The small business economy is turning a corner. COVID-19 vaccinations are widespread, and local governments across the country are easing shutdown restrictions. That's a far cry from the early days of the pandemic in 2020. Small business owners were forced to halt operations or spend extra cash on social distancing measures. Many businesses didn't survive, and the ones that did, needed government aid and loans to make it.
With the economy recovering and businesses thinking about growth again, small business owners will continue to turn to banks, credit unions, the SBA and alternative lenders for cash in 2022. The good news is that early returns in 2022 show an increase in loan approvals across every category across the board, including alternative lenders, and large and small banks.
In 2020, the Federal Reserve slashed interest rates nearly to zero. However, with inflation surging significantly (at the highest rates since 1982) on an annual basis, some experts predict that interest rates will increase throughout 2022.
Business owners who use online and alternative lenders in 2022 can receive lower interest rates. And advances in technology may improve the lending process, with artificial intelligence and machine learning reducing loan approval wait times. Credit scores still matter, but lenders are increasingly scrutinizing other aspects of business owners' finances to ascertain their creditworthiness. Altogether, these changes should make it easier and quicker to get a small business loan in 2022.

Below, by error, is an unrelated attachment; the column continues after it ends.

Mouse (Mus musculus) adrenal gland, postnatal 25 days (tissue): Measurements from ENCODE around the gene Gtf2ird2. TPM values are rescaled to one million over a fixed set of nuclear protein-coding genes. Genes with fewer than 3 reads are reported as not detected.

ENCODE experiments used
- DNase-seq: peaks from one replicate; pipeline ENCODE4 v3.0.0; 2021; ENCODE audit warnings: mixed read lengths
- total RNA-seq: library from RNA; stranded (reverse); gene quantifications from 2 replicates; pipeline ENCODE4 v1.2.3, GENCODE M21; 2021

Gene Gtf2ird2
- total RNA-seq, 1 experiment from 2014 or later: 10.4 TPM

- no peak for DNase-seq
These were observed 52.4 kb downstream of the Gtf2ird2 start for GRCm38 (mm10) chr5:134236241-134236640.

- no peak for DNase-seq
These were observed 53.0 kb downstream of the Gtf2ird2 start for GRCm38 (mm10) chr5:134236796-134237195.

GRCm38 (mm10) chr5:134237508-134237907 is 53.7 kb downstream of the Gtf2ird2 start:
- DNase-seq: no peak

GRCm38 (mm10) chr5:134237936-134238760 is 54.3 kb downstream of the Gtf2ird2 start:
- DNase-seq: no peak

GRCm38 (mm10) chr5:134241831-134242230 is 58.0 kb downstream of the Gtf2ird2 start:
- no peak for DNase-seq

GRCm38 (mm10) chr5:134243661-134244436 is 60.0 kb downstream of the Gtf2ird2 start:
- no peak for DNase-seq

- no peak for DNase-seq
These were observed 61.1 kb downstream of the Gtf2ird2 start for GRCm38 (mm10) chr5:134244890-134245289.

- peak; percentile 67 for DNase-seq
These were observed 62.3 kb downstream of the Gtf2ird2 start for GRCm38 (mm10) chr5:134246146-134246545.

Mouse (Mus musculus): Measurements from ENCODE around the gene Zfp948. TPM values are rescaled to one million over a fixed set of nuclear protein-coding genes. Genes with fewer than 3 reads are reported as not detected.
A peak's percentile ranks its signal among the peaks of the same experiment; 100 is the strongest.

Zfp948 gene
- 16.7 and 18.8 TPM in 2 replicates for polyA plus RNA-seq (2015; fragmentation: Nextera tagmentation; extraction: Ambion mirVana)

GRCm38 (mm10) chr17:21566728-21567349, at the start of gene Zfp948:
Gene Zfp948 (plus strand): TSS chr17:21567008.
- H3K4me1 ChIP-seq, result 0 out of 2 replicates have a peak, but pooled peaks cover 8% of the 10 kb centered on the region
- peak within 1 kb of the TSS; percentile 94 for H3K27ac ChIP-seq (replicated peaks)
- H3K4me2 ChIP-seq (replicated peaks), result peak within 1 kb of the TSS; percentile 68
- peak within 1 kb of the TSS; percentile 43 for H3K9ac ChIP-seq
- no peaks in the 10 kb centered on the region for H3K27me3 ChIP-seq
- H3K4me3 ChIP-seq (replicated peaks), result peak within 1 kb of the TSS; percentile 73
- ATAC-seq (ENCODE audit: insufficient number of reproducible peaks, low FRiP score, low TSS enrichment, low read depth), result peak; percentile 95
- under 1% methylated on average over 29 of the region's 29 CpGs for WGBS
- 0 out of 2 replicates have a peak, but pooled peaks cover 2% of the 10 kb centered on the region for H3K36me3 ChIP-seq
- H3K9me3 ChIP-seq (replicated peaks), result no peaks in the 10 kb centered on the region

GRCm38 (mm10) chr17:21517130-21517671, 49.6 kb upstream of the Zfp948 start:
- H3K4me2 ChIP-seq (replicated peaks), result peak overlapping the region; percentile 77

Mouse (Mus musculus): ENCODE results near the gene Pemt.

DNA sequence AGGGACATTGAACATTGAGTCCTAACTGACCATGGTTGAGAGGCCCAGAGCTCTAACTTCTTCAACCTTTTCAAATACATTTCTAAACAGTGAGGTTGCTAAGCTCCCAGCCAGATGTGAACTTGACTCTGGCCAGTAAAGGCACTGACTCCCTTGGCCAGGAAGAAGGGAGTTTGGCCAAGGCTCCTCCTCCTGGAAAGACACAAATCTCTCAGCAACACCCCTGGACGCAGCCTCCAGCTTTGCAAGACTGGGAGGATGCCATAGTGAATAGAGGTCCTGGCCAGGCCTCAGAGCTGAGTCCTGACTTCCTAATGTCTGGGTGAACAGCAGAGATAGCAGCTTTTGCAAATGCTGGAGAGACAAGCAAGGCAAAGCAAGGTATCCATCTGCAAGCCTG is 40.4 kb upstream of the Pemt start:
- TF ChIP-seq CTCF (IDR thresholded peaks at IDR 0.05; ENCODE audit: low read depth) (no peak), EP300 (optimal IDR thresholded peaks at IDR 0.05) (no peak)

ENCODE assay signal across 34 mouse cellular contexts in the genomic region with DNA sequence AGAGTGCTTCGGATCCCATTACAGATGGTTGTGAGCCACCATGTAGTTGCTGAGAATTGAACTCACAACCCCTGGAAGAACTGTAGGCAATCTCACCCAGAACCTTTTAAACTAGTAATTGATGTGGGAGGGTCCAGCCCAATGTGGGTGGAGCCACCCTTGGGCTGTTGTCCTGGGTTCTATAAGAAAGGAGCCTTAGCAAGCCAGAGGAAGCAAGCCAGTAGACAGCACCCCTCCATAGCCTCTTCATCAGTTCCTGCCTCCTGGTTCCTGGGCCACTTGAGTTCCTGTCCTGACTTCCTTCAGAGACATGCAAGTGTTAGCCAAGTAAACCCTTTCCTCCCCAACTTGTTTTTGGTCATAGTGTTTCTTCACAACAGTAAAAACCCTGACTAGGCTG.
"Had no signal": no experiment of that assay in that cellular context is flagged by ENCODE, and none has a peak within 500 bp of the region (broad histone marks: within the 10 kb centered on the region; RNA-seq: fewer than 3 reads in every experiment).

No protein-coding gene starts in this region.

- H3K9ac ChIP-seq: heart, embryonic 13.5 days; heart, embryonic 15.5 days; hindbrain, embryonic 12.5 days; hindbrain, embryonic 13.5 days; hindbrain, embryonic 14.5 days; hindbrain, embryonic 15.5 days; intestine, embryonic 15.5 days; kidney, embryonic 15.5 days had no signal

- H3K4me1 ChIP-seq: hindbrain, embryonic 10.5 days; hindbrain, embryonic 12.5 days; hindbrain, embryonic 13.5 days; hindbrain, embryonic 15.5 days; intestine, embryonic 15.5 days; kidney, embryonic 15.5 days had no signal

As in 2021, the number of online and mobile lending companies is expected to grow in 2022. Since digital options provide extensive financing opportunities and faster approval, they are expected to be increasingly popular choices compared to traditional banks and credit unions.
An additional note for 2022, the SBA recently adjusted its size standards in 16 of its sectors to determine what constitutes a small business, which determines the businesses available to apply for SBA loans and federal contracts. The size adjustments mean 59,000 more businesses are now classified as small businesses and eligible for SBA financing.